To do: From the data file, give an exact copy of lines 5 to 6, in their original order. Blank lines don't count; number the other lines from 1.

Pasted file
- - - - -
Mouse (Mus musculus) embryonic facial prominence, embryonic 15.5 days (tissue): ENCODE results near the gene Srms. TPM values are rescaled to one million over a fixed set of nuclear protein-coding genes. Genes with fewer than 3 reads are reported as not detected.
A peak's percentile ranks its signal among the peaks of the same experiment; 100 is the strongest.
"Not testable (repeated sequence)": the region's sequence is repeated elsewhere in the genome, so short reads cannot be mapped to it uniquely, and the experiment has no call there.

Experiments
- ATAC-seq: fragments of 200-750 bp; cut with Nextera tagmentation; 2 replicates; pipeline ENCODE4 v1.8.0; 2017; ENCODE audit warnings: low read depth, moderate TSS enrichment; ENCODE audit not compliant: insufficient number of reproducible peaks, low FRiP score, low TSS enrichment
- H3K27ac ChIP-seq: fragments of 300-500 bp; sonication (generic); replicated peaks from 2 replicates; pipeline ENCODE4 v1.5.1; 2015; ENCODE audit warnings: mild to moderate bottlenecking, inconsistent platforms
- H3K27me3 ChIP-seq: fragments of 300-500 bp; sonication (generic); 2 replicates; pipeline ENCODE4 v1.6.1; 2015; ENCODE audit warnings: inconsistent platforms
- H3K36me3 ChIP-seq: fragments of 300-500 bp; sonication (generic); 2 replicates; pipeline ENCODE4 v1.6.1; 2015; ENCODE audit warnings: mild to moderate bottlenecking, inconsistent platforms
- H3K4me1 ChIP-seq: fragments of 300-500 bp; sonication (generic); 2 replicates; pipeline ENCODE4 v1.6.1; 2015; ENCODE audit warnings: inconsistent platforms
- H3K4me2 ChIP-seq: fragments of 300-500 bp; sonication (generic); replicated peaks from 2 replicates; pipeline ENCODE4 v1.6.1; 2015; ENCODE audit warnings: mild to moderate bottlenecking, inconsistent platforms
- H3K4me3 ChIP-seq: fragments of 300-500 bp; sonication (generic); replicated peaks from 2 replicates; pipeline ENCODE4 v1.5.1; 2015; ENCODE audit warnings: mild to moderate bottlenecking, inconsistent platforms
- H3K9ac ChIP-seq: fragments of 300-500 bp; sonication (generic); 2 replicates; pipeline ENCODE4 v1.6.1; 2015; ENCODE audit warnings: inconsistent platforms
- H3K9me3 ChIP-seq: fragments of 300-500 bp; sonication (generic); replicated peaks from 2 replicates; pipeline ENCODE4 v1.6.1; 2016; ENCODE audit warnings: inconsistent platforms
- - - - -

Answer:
- ATAC-seq: fragments of 200-750 bp; cut with Nextera tagmentation; 2 replicates; pipeline ENCODE4 v1.8.0; 2017; ENCODE audit warnings: low read depth, moderate TSS enrichment; ENCODE audit not compliant: insufficient number of reproducible peaks, low FRiP score, low TSS enrichment
- H3K27ac ChIP-seq: fragments of 300-500 bp; sonication (generic); replicated peaks from 2 replicates; pipeline ENCODE4 v1.5.1; 2015; ENCODE audit warnings: mild to moderate bottlenecking, inconsistent platforms